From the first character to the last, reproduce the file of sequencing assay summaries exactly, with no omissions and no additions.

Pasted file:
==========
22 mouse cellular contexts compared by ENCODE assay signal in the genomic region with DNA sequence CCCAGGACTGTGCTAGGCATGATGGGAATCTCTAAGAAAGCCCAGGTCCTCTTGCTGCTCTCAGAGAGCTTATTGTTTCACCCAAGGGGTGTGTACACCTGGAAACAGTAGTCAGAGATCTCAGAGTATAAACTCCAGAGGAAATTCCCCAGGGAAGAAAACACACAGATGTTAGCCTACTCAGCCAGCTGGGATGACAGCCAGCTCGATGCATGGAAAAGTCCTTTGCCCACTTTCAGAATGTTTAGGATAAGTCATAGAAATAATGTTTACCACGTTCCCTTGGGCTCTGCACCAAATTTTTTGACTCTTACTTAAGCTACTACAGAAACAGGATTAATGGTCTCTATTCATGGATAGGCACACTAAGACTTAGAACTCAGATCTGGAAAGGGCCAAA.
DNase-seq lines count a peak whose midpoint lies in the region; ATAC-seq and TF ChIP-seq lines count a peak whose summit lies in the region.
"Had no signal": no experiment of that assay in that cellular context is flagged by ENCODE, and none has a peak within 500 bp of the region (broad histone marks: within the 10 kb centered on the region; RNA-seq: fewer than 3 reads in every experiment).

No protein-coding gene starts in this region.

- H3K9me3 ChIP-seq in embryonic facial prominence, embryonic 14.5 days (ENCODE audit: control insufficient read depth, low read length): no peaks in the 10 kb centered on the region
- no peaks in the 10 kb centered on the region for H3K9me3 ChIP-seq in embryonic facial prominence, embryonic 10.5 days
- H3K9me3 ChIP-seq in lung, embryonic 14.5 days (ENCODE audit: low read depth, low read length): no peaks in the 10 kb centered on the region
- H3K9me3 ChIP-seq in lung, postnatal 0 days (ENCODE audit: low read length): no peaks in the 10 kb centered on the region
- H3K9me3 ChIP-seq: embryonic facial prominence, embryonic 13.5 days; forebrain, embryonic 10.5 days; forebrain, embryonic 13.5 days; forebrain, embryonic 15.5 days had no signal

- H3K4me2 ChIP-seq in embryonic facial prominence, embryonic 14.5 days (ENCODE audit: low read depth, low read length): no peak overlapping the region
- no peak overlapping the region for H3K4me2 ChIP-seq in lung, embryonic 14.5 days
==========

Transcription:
22 mouse cellular contexts compared by ENCODE assay signal in the genomic region with DNA sequence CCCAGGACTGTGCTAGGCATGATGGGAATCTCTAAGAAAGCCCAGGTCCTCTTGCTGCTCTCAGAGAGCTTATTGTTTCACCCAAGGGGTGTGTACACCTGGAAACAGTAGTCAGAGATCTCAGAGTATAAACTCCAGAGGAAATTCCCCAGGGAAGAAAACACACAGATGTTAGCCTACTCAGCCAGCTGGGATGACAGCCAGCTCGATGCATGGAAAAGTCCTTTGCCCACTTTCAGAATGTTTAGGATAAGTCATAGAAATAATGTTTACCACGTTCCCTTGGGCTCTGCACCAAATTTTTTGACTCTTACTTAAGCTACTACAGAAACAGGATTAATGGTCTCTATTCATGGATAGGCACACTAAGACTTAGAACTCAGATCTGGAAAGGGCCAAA.
DNase-seq lines count a peak whose midpoint lies in the region; ATAC-seq and TF ChIP-seq lines count a peak whose summit lies in the region.
"Had no signal": no experiment of that assay in that cellular context is flagged by ENCODE, and none has a peak within 500 bp of the region (broad histone marks: within the 10 kb centered on the region; RNA-seq: fewer than 3 reads in every experiment).

No protein-coding gene starts in this region.

- H3K9me3 ChIP-seq in embryonic facial prominence, embryonic 14.5 days (ENCODE audit: control insufficient read depth, low read length): no peaks in the 10 kb centered on the region
- no peaks in the 10 kb centered on the region for H3K9me3 ChIP-seq in embryonic facial prominence, embryonic 10.5 days
- H3K9me3 ChIP-seq in lung, embryonic 14.5 days (ENCODE audit: low read depth, low read length): no peaks in the 10 kb centered on the region
- H3K9me3 ChIP-seq in lung, postnatal 0 days (ENCODE audit: low read length): no peaks in the 10 kb centered on the region
- H3K9me3 ChIP-seq: embryonic facial prominence, embryonic 13.5 days; forebrain, embryonic 10.5 days; forebrain, embryonic 13.5 days; forebrain, embryonic 15.5 days had no signal

- H3K4me2 ChIP-seq in embryonic facial prominence, embryonic 14.5 days (ENCODE audit: low read depth, low read length): no peak overlapping the region
- no peak overlapping the region for H3K4me2 ChIP-seq in lung, embryonic 14.5 days